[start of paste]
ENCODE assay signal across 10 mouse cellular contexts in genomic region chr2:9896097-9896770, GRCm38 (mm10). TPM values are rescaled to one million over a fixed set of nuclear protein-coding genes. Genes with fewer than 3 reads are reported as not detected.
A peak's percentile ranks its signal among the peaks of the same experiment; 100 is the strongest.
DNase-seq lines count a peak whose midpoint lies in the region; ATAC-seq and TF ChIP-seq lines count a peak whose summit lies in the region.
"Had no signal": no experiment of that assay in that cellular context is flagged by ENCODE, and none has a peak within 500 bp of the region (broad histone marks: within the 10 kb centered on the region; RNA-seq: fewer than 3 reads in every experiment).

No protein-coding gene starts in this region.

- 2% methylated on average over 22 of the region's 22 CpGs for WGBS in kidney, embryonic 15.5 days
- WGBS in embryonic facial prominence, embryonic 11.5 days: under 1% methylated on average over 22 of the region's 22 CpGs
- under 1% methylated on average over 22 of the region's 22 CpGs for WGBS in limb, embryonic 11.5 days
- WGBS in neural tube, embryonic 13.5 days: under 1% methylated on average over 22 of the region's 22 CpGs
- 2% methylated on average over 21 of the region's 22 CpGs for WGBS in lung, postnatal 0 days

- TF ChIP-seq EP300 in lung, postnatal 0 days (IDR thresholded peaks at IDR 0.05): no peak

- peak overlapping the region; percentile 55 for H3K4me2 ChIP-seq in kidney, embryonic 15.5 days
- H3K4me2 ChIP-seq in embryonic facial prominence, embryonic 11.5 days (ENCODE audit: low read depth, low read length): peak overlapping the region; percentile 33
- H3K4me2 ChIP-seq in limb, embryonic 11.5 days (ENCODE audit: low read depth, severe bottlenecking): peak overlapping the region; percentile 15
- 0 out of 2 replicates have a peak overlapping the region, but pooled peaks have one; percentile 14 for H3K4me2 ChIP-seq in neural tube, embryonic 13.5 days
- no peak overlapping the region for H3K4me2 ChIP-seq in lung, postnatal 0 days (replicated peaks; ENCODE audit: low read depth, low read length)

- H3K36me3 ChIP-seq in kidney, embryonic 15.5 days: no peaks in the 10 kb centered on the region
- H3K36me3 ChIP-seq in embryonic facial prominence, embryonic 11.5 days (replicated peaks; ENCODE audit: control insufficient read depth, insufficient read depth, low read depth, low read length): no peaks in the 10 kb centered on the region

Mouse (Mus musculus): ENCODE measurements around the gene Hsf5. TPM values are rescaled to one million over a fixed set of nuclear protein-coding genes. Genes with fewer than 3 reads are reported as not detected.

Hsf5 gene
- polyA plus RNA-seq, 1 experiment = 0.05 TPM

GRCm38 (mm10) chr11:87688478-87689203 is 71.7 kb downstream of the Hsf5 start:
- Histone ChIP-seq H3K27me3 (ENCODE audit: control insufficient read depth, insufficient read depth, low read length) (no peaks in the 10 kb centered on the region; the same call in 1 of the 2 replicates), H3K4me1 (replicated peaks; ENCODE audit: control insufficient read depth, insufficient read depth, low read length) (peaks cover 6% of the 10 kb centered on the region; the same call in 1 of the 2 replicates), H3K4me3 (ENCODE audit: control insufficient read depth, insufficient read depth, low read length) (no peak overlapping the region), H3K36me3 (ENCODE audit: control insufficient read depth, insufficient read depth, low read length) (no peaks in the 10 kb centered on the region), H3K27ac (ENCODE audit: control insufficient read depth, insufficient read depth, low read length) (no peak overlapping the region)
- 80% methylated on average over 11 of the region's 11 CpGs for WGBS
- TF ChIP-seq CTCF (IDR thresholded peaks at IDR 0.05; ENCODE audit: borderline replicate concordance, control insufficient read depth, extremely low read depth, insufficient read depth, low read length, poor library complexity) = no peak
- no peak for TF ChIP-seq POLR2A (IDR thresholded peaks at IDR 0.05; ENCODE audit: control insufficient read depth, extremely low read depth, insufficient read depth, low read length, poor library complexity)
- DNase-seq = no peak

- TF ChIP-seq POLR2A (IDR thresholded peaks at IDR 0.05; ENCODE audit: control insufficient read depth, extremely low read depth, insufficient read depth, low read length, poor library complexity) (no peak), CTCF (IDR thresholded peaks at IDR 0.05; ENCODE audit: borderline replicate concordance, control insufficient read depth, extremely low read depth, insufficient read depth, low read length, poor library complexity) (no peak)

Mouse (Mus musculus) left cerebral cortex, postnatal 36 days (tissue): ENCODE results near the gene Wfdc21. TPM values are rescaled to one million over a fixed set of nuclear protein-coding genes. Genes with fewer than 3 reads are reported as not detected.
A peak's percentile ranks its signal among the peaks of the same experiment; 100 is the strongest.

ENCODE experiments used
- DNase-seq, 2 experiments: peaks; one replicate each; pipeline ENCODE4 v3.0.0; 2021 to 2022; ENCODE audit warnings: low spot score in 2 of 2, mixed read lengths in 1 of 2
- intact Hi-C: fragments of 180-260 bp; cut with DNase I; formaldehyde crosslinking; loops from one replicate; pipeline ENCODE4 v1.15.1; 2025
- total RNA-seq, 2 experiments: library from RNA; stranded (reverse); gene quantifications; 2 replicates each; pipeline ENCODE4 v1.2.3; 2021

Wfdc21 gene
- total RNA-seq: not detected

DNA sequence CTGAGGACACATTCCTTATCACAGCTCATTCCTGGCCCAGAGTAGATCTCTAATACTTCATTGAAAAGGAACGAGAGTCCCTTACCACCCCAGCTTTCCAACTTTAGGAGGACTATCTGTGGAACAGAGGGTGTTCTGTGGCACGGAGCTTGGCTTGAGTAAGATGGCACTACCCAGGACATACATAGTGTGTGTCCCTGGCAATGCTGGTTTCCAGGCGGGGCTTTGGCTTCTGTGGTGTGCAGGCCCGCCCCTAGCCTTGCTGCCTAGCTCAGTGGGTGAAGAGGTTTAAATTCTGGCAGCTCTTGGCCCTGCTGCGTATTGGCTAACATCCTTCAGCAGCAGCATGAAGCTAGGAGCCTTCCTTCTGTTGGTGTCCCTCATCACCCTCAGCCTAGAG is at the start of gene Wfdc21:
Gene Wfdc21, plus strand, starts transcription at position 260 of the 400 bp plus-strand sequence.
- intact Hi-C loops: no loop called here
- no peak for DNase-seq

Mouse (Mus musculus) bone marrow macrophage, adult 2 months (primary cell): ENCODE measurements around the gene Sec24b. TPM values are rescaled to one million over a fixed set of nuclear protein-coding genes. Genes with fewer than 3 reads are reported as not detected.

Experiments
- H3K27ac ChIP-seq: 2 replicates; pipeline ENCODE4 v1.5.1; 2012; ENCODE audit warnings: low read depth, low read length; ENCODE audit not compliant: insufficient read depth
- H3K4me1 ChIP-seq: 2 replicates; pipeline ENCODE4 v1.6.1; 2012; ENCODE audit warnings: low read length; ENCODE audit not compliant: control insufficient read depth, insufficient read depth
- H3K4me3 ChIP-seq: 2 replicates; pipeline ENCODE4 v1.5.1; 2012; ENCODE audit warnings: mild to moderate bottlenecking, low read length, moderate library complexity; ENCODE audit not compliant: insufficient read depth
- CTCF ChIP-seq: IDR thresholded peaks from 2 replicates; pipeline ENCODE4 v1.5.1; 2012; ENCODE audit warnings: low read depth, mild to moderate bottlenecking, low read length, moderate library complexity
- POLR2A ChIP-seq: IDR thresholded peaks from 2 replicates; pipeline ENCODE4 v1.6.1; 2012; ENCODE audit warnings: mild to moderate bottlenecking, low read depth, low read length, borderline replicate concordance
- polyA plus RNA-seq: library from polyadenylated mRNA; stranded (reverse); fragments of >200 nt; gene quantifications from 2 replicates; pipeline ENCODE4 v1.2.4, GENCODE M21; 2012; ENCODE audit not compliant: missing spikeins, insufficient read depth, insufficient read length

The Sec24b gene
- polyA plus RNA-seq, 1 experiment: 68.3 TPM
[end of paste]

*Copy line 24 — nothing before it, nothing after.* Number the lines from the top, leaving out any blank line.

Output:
- 80% methylated on average over 11 of the region's 11 CpGs for WGBS